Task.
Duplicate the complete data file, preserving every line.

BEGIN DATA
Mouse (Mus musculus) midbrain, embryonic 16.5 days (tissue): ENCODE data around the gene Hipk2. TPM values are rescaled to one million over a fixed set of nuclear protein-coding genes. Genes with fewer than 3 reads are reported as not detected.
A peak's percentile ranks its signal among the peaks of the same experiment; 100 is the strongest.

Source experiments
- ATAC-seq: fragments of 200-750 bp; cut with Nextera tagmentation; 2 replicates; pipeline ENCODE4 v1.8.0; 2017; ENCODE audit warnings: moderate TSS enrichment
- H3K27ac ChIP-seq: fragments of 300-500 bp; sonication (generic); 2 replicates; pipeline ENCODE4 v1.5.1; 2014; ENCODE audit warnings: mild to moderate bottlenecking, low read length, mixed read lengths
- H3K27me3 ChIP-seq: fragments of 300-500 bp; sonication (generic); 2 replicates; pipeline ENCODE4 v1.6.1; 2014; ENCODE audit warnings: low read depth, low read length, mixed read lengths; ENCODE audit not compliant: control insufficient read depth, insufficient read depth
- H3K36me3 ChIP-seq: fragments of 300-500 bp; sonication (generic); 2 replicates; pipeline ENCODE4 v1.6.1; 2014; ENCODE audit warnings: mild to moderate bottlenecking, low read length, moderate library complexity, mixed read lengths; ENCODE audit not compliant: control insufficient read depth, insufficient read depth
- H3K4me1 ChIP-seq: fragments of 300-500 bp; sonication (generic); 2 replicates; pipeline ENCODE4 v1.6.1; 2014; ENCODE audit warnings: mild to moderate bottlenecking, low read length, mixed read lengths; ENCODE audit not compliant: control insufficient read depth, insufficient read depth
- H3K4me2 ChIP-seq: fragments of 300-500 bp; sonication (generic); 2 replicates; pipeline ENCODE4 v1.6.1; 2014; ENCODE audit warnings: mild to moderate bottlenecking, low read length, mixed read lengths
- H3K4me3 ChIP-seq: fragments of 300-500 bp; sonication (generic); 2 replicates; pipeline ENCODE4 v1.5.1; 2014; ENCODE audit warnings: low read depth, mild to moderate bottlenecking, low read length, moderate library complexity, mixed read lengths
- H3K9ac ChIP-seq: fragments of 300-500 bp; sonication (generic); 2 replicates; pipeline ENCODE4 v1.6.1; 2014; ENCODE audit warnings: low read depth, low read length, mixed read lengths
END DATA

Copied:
Mouse (Mus musculus) midbrain, embryonic 16.5 days (tissue): ENCODE data around the gene Hipk2. TPM values are rescaled to one million over a fixed set of nuclear protein-coding genes. Genes with fewer than 3 reads are reported as not detected.
A peak's percentile ranks its signal among the peaks of the same experiment; 100 is the strongest.

Source experiments
- ATAC-seq: fragments of 200-750 bp; cut with Nextera tagmentation; 2 replicates; pipeline ENCODE4 v1.8.0; 2017; ENCODE audit warnings: moderate TSS enrichment
- H3K27ac ChIP-seq: fragments of 300-500 bp; sonication (generic); 2 replicates; pipeline ENCODE4 v1.5.1; 2014; ENCODE audit warnings: mild to moderate bottlenecking, low read length, mixed read lengths
- H3K27me3 ChIP-seq: fragments of 300-500 bp; sonication (generic); 2 replicates; pipeline ENCODE4 v1.6.1; 2014; ENCODE audit warnings: low read depth, low read length, mixed read lengths; ENCODE audit not compliant: control insufficient read depth, insufficient read depth
- H3K36me3 ChIP-seq: fragments of 300-500 bp; sonication (generic); 2 replicates; pipeline ENCODE4 v1.6.1; 2014; ENCODE audit warnings: mild to moderate bottlenecking, low read length, moderate library complexity, mixed read lengths; ENCODE audit not compliant: control insufficient read depth, insufficient read depth
- H3K4me1 ChIP-seq: fragments of 300-500 bp; sonication (generic); 2 replicates; pipeline ENCODE4 v1.6.1; 2014; ENCODE audit warnings: mild to moderate bottlenecking, low read length, mixed read lengths; ENCODE audit not compliant: control insufficient read depth, insufficient read depth
- H3K4me2 ChIP-seq: fragments of 300-500 bp; sonication (generic); 2 replicates; pipeline ENCODE4 v1.6.1; 2014; ENCODE audit warnings: mild to moderate bottlenecking, low read length, mixed read lengths
- H3K4me3 ChIP-seq: fragments of 300-500 bp; sonication (generic); 2 replicates; pipeline ENCODE4 v1.5.1; 2014; ENCODE audit warnings: low read depth, mild to moderate bottlenecking, low read length, moderate library complexity, mixed read lengths
- H3K9ac ChIP-seq: fragments of 300-500 bp; sonication (generic); 2 replicates; pipeline ENCODE4 v1.6.1; 2014; ENCODE audit warnings: low read depth, low read length, mixed read lengths